At the time I was using KDE 2 for my desktop environment which provided a friendly experience comparable to that of Windows, if not superior. When KDE 3 RPMs’s became available for SuSE I downloaded them in Windows and copied them across for installation. I would spend far too long customising the appearance of the desktop to my liking.

KDE2 running on SuSE

Part II – Growth and Learning (2004-2008)

In 2004 I signed up for broadband, I had a whopping 0.25Mbps connection. I had a Speedtouch 330 USB modem which Linux drivers were available for. For the first time, I was connected to the internet under Linux. I spent a lot of time trying out different window managers (KDE, Gnome, Blackbox, e16 etc) and even some different distributions. A UK based company would burn a disto to CD and post it to you for a few pounds, ideal. I tried Mandrake, Fedora Core and others I’ve since forgotten.

As a teenager I loved playing games, initially relying on Wine before using a combination of Wine, Crossover Office and WineX (Later to become Cedega). Of all the game companies, id Software were brilliant at releasing Linux versions of their games shortly after mainstream release for Windows. As such, I spent lot of time playing Return to Castle Wolfenstien, Doom III and others. In 2004 I was involved in the beta testing of “Cold War”, a Spintercell esque game for Windows, Mac and Linux developed by Dreamcatcher Games. I was starting to believe that gaming on Linux was really picking up, and the year of the Linux desktop couldn’t be far away.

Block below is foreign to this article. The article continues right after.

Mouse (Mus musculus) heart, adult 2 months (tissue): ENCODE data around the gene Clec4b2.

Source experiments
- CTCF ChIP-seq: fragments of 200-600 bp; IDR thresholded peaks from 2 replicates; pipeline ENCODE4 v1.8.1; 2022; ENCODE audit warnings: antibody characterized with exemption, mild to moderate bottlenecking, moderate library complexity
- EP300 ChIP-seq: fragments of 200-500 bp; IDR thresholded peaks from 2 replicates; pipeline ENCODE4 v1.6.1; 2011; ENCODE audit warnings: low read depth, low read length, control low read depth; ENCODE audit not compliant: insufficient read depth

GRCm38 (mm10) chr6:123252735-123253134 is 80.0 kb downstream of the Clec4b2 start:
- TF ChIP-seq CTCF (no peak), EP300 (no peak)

XFCE Desktop (2004)

When not playing games I would try and teach myself 3D modelling using Blender, post-processing using GIMP and programming in PHP. If it weren’t for Linux I almost certainly wouldn’t have picked up a handful of programming languages before finishing school.

64 Bit Linux was taking off, which brought with it a new round of challenges. Getting 64bit flash to work was difficult due to binary only release from Adobe. The same was true of some proprietary video codecs used by MPLayer for video playback.

In 2005 I finished full time education and started work for a software house managing their Windows network. I ran Gentoo at home and deployed a few Linux servers at work (mostly firewalls and proxy servers running Debian).